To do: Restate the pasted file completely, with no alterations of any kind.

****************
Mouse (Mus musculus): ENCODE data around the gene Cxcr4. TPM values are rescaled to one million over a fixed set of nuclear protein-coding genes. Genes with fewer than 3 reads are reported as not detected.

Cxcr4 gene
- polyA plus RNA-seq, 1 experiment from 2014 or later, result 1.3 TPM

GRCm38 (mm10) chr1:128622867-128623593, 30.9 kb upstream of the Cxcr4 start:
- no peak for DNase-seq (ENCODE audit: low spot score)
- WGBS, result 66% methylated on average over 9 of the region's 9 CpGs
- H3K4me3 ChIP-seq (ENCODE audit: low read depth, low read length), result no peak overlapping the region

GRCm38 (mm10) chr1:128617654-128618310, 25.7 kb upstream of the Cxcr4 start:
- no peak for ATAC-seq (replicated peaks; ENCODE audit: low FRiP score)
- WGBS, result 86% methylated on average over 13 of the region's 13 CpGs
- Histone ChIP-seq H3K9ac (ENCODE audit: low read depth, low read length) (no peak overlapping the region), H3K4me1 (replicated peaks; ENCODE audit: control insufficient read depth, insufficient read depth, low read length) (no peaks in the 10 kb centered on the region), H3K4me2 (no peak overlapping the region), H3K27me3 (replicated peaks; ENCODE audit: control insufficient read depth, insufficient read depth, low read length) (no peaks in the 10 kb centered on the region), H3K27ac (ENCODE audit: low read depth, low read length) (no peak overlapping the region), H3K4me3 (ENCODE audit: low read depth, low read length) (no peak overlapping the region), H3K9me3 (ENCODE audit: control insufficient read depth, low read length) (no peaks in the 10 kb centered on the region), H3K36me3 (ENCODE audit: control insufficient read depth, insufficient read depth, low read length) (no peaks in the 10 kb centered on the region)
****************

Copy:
Mouse (Mus musculus): ENCODE data around the gene Cxcr4. TPM values are rescaled to one million over a fixed set of nuclear protein-coding genes. Genes with fewer than 3 reads are reported as not detected.

Cxcr4 gene
- polyA plus RNA-seq, 1 experiment from 2014 or later, result 1.3 TPM

GRCm38 (mm10) chr1:128622867-128623593, 30.9 kb upstream of the Cxcr4 start:
- no peak for DNase-seq (ENCODE audit: low spot score)
- WGBS, result 66% methylated on average over 9 of the region's 9 CpGs
- H3K4me3 ChIP-seq (ENCODE audit: low read depth, low read length), result no peak overlapping the region

GRCm38 (mm10) chr1:128617654-128618310, 25.7 kb upstream of the Cxcr4 start:
- no peak for ATAC-seq (replicated peaks; ENCODE audit: low FRiP score)
- WGBS, result 86% methylated on average over 13 of the region's 13 CpGs
- Histone ChIP-seq H3K9ac (ENCODE audit: low read depth, low read length) (no peak overlapping the region), H3K4me1 (replicated peaks; ENCODE audit: control insufficient read depth, insufficient read depth, low read length) (no peaks in the 10 kb centered on the region), H3K4me2 (no peak overlapping the region), H3K27me3 (replicated peaks; ENCODE audit: control insufficient read depth, insufficient read depth, low read length) (no peaks in the 10 kb centered on the region), H3K27ac (ENCODE audit: low read depth, low read length) (no peak overlapping the region), H3K4me3 (ENCODE audit: low read depth, low read length) (no peak overlapping the region), H3K9me3 (ENCODE audit: control insufficient read depth, low read length) (no peaks in the 10 kb centered on the region), H3K36me3 (ENCODE audit: control insufficient read depth, insufficient read depth, low read length) (no peaks in the 10 kb centered on the region)